As far as us, we are just waiting for this rainy season to get over and our organic farmers can get back to full-fledged production.

www.healthybuddha.in

Wednesday, 11 October 2017

Diwali Gift Baskets 2017 ~ Make a statement that you truly care!


Gift health and wellness to your family, friends and colleagues. (not the usual calories and chemicals) "Fresh Organic Fruit" Basket at Rs. 795 Lov
DiwaliGiftBaskets
Gift health and wellness to your family, friends and colleagues.
(not the usual calories and chemicals)

Curated with Love and Delivered!

Like every year, we have carefully put together handpicked chemical free organic products for your loved ones. Each product in the basket, comes from the best of our
farmers. And, of course, we can hand deliver this to your loved ones in Bangalore.

"Fresh Organic Fruit" Basket at Rs. 850

GiftBaskets1
Lovely assortment of 5 healthy organic fruits* like Sweet lime, Pomegranate, muskmelon, Apple, Avocado. Topped with a dash of sweetness of Chikki *Fruits might vary based on availability. 
An excellent way to say you really care!
(Best to be Gifted within 1-3 days of purchase)

"Healthy Organic Goodies" Basket at Rs 1250

GiftBaskets2
This unique basket has an exciting mix of exquisite organic products and is a blend of sweetness and tradition. Guaranteed to delight your loved ones and at the same time help make a statement that you truly care!
Contents: Raw Forest Honey (Glass Bottle), Chikki Bar, Cashews 100g, Almonds or Walnuts 50g,  Alphonso Mango Squash, Millet Biscuit
(Can be gifted anytime after purchase)

How to Order

Please place your order at www.healthybuddha.in
We can also deliver it to your loved ones, on your behalf, if they live in our delivery zone.

Monday, 25 September 2017

Photo Styling Contest


Farm Pics: Ponni Rice Paddy Transplanting

Paddy transplanting at our farm in outskirts of Chennai. This is Ponni Rice Variety, the traditional 5 month crop.
Ponni rice could be cultivated in any land, with high quality water. It is a popular rice variety in Tamilnadu. Organic farmers mostly prefer this variety as it responds well under natural nutrients supply.


The variety is resistant to leaf yellowing (tungro virus), blast and bacterial blight diseases. Though the grain yield is less (4 - 4.5 tonnes from a hectare) than other commercial varieties, farmers preferred this variety owing to its fine quality and premium price in the market.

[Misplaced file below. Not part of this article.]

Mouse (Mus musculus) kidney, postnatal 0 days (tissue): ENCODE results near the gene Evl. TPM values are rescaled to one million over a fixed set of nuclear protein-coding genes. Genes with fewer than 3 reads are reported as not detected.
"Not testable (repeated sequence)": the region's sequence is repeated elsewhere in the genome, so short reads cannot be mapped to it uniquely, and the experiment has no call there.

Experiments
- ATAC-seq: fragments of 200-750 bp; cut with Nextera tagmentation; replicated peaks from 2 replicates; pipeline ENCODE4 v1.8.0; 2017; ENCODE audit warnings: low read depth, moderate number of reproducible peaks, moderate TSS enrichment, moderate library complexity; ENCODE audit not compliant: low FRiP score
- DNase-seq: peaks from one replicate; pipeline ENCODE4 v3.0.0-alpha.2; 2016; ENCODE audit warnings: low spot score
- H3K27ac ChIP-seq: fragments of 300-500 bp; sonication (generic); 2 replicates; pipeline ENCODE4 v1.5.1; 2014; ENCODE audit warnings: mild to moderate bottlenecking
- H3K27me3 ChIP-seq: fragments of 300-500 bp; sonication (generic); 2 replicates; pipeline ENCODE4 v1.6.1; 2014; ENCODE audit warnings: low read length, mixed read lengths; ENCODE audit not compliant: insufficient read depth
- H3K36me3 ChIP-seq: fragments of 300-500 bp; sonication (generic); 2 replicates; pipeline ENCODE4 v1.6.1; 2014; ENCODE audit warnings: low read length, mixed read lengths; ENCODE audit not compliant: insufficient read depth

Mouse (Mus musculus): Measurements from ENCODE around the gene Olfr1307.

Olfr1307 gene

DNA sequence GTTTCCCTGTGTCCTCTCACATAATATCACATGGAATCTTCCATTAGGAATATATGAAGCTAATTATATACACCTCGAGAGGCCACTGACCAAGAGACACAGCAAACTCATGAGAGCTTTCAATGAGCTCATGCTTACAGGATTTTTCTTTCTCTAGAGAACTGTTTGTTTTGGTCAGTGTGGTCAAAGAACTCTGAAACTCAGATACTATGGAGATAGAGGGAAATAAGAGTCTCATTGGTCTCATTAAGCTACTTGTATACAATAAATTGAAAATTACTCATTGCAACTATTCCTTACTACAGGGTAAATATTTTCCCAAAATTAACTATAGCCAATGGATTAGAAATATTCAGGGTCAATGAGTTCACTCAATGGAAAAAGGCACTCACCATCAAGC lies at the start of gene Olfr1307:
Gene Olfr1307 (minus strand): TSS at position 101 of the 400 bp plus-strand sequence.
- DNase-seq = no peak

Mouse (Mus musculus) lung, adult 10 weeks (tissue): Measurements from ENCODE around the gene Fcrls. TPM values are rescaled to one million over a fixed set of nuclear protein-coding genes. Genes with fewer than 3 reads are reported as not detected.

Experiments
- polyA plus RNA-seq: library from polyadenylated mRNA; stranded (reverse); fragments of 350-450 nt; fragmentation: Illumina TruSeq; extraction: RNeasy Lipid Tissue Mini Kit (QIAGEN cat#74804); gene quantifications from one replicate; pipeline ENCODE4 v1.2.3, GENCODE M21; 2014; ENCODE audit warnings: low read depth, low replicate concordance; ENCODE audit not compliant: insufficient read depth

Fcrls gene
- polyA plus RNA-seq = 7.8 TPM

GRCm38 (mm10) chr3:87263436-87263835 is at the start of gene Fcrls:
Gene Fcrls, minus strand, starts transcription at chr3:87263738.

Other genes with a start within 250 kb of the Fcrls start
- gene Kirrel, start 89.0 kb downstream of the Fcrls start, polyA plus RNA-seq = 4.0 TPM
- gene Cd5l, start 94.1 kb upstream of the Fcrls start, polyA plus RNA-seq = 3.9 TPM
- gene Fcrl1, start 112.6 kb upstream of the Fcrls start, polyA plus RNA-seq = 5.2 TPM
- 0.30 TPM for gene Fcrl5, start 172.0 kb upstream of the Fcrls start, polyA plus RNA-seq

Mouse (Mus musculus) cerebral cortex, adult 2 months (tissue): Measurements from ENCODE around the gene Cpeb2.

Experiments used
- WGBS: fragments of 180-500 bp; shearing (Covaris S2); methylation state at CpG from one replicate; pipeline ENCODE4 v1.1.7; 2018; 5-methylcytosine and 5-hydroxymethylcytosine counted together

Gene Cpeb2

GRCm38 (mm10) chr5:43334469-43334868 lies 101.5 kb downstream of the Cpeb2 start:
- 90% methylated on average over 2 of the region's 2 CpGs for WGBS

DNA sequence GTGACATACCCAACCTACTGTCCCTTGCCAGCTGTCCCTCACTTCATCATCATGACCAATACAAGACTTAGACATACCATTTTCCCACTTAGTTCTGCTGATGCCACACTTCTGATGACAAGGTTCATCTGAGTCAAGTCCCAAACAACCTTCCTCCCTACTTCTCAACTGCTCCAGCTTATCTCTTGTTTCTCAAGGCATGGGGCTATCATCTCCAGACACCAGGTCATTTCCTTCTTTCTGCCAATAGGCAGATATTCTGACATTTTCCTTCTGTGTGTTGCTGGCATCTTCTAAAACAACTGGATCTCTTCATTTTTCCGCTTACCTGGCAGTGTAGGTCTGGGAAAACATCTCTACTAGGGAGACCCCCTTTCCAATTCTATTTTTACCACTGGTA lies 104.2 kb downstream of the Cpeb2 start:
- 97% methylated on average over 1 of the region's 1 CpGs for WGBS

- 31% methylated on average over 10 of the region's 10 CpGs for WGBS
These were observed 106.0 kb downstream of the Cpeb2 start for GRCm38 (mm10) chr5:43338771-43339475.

Monday, 18 September 2017

Desi Cow Ghee - The Wonder Fat

Traditionally, Indians add ghee to almost each meal. But, Isn’t Ghee  Unhealthy? 

The Answer is a resounding NO.

In fact, Ghee is the Super Fat (Food). What’s so special? 

  • Desi Cow Ghee not just burns preferentially as fuel inside your body but actually helps mobilise fats from stubborn fat areas. Not like the unhealthy fats in your biscuits, cakes, pizza etc. 
  • It reduces cholesterol by increasing the contribution of lipids to metabolism. 
  • It helps you de-stress, sleep better and wake up fresher.
  • Rich in antioxidants,  and fat soluble vitamins like A, E, D, Ghee has just what you need for a healthy heart.

If done the right way, to get 1kg of ghee, it takes roughly 28 litres of milk. It is the most distilled form of dairy fat and contains nutrients of the richest grade. And because of this it is safe for people who are otherwise lactose intolerant.

To get all the benefits of ghee, one must make ghee out of desi cow milk. If not a desi cow, the next best option is desi buffalo. 

At Healthy Buddha, we have tied up with an yoga master who makes ghee the traditional way from pure Gir cows milk. He prepares the Ghee early morning hygienically in a stainless steel container and uses the traditional churning method.

Process of Making Ghee: Milk boil - Curd - Made into Butter by churning - Bile in Steel container - Ghee.

Watch below the video of Mr. Ramakant Who makes the ghee for us.


Monday, 4 September 2017

Is it normal to see some inconsistency in Milk Thickness and Texture?